Assoc. Prof. Murat Yeşiltaş has completed his BA and MA at the Department of International Relations of Sakarya University, in 2003 and 2009, respectively. He earned his PhD at the Department of Political Science and International Relations at Marmara University in 2012 with the thesis titled “Locating Turkey: Geopolitical Mentality and the Army in Turkey.” Yeşiltaş was a visiting researcher at the Department of European Studies and International Politics of Lancaster University between 2008 and 2009. He was a visiting researcher at Virginia Tech’s Institute of Government and International Relations in 2010-2011. Currently, Yeşiltaş is an Assoc. Professor in the Middle East Institute at Sakarya University. He also holds the position of director of security studies at SETA Foundation, Ankara, Turkey.
Dr. Yesiltas current researches are on international security, terrorism, military studies ethnic and religious radicalization, non-state conflicts, and the Kurdish affairs. He is currently working on the following research projects The Rise of Kurdish Geopolitical Space, Border Security in the Middle East and The New Regional Security Project in the Middle East (NRSP). His recent books are Türkiye Dünyanın Neresinde? Hayali Coğrafyalar, Çarpışan Anlatılar (edit) (koç Ünivesitesi Yayınları, 2015) Jeopolitik Zihniyet ve Türkiye’de Ordu (Kadim, 2016), Non-State Military Actors in the Middle East: Geopolitics,Strategy and Ideology (edit) (Palgrave McMillan,2017)
Even if Israel emerges from the Israeli-Palestinian conflict with a limited military victory, it remains the loser of the conflict. Following its intense campaign against Gaza post-Oct. 7, Israel either failed or chose not to seize the greatest historical opportunity since its establishment. Today, it grapples with an ontological security crisis and profound regional and global status anxieties on a scale unseen since 1948.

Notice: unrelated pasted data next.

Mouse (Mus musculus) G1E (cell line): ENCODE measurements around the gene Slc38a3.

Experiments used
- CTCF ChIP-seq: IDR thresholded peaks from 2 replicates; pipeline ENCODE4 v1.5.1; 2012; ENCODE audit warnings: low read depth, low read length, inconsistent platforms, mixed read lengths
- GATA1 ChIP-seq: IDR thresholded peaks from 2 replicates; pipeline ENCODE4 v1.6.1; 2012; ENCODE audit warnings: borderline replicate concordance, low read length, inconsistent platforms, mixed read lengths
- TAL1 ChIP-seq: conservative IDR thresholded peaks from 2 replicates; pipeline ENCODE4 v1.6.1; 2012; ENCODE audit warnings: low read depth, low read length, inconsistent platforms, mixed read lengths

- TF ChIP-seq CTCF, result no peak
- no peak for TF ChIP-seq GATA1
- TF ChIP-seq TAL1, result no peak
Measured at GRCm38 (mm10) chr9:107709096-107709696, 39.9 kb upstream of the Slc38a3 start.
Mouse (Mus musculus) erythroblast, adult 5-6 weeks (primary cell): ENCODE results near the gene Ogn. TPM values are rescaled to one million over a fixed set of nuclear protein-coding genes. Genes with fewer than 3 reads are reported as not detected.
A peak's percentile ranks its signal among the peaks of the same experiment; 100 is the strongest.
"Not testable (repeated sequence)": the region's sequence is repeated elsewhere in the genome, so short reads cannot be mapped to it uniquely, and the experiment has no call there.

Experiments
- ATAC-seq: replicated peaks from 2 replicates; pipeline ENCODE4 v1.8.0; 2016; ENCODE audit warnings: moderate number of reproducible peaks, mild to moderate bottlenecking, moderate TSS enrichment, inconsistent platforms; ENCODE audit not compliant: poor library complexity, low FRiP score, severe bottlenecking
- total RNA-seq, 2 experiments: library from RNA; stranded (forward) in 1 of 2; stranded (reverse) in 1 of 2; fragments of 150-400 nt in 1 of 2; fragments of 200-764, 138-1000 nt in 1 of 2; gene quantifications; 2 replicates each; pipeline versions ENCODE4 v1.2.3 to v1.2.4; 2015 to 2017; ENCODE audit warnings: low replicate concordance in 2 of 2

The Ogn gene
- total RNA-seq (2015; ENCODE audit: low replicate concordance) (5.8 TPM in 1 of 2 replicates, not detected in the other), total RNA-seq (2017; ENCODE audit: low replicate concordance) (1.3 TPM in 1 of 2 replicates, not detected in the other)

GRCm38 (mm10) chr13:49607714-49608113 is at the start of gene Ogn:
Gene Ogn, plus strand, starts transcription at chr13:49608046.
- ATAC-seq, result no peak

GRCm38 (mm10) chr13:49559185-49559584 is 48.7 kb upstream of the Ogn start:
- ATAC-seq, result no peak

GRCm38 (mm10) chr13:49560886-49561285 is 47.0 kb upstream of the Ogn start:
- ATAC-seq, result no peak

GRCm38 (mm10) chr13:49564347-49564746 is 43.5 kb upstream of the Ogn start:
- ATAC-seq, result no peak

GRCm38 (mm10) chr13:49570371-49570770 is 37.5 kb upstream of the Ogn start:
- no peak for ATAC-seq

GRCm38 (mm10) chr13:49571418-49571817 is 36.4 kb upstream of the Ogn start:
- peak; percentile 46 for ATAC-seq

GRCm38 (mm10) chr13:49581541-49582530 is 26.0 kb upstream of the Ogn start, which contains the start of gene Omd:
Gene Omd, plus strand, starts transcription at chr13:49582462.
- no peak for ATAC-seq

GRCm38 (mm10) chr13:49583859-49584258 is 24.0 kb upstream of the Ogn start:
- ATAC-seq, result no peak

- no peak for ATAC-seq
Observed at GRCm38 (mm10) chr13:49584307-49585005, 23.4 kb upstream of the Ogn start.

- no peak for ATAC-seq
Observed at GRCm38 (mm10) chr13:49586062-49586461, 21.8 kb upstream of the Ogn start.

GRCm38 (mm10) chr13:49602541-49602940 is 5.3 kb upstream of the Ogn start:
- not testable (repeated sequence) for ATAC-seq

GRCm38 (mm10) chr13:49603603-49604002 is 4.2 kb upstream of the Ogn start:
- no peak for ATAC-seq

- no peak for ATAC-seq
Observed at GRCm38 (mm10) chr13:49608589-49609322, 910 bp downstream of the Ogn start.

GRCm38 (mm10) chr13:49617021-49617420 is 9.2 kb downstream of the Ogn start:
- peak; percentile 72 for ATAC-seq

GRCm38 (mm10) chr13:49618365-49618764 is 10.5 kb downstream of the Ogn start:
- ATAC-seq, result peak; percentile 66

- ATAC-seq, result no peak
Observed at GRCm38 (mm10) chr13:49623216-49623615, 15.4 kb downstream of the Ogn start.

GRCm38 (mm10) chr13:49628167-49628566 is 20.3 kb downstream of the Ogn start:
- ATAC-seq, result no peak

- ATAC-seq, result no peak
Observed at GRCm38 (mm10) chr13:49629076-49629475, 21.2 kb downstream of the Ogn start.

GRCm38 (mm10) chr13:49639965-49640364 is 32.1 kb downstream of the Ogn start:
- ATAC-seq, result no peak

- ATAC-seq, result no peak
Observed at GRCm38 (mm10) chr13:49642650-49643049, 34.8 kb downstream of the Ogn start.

While international law experts continue to debate this issue, the report published by Yücer Acer unequivocally supports this interpretation. According to the report, Israel not only operates in violation of international law but also perpetrates severe war crimes and genocide against Gazans.
Amid the ongoing conflict in Gaza, a tragic situation unfolds daily, with thousands of civilians losing their lives. This includes the merciless killing of babies and children, the murder of pregnant women and their unborn children, and the targeting of ambulances carrying wounded individuals. Hospitals, schools, and refugee camps have become the target of bombings, while essential services like water, fuel, electricity, and internet access are cut off.
The operation launched by Hamas against Israel on Oct. 7 continues, accompanied by Israel’s extensive air and ground operations. Israel’s military attacks carried out to overcome the shock experienced within the country, reestablish military deterrence and eliminate Hamas through the collective punishment method have now completed their 24th day.
The ongoing Israeli offensive in Gaza, resulting in the tragic loss of more than 7,000 lives, has the potential to mark a significant turning point in Middle East geopolitics. Israel’s contemplated ground offensive introduces a range of dynamics that suggest the conflict between Israel and Hamas will extend beyond Gaza. Historically, these conflicts followed a familiar pattern: Hamas attacks against Israel, Israeli airstrikes on Gaza, a cease-fire, and a return to the status quo. However, the events of Oct. 7 strongly indicate a departure from this pattern, with Israel possibly establishing a lasting presence in at least the northern sector of Gaza, thereby altering the status quo.